The Aral Sea in Central Asia is synonymous with ecological and socio-economic collapse. At the centre of this region lies, what until the sea largely vanished, used to be an island: Vozrozhdenie (meaning ‘Resurrection’). This remote island has been home to critically endangered saiga antelope for at least 400 years. Until recently, the unique biodiversity of Resurrection Island has been well-preserved, not least due to its inaccessible location and because it was, for a long time, a closed-off military zone. Now, with the sea all but gone, the wider area suffers from immense environmental challenges and the wildlife that found refuge there are exposed to outside threats.
How many saiga are there?
Saiga Conservation Alliance (SCA) founder, Elena Bykova, supported by her daughter Olya Esipova, is studying the Resurrection Island population properly for the first time to better understand how many saiga are there, which areas they use and how to best avoid causing negative impacts on them or their environment.
But there are many challenges. The primary monitoring method involves carrying out transect surveys in vehicles and collecting records of where the saiga herds are found, as well as examining droppings and even dead animals. But because the island is composed of unstable clay soils, there are few suitable roads for driving on. Remote camera traps are also used, but these have their drawbacks too.
’Saigas are very shy animals dispersed around a massive land area, and it’s only a small population we are monitoring, so it’s actually very difficult to collect good photographic records,’ Elena explains. An alternative that may become possible in the future is to use satellite imagery which could be used to identify where animals are concentrated.
’Once we know more about the saiga groups on and around Resurrection Island, we will be able to use this data to design a new biosphere reserve in the region,’ Elena adds. ‘Having a new protected area will make a big difference for the remaining resident saiga group and for other endangered species found there.’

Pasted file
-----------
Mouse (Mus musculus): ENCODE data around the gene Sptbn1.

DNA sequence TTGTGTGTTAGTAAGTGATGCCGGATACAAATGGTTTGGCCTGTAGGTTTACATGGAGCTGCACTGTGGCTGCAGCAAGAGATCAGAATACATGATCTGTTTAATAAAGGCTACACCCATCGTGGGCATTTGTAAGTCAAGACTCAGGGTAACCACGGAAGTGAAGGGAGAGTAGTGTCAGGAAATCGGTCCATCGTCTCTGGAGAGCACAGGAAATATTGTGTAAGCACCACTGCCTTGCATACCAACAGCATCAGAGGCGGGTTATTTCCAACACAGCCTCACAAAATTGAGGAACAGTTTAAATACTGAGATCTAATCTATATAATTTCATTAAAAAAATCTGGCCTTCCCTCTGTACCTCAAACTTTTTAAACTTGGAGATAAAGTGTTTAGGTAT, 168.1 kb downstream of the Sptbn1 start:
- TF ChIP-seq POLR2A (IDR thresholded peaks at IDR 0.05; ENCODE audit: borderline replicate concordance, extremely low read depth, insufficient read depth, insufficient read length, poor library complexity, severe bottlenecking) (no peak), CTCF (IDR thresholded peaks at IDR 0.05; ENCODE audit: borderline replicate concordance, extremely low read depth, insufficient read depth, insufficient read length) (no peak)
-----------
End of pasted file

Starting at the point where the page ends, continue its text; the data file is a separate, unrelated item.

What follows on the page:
Helping people to help saiga
Elena and Olya believe that the Aral Sea area, and the saigas and other wildlife that live there, have huge tourism potential and could provide a sustainable source of income for local people. Residents of Muynak are in dire need of something – it was once a thriving port on the Aral Sea but is now 150km from what is left of it.
The region has many potential attractions. As well as saigas and other wildlife, it has a rich historical and cultural legacy, with civilisations connected to Zoroastrianism (an Iranian religion) in the region of Khorezm – close to the border with Turkmenistan – dating back some 2,000 years.
That said, there’s much that needs to be done to make it suitable for tourism. There’s currently very little in the way of tourist infrastructure, says Elena, which is why the SCA (with the support of the Uzbekistan government and some international partners) is going to develop pilot tours, train guides and create viable homestays in Muynak and some areas on Resurrection Island itself. By making the area safer to visit for tourists, it will in-turn mean that local people, as well as saiga antelope and other wildlife, can also benefit.
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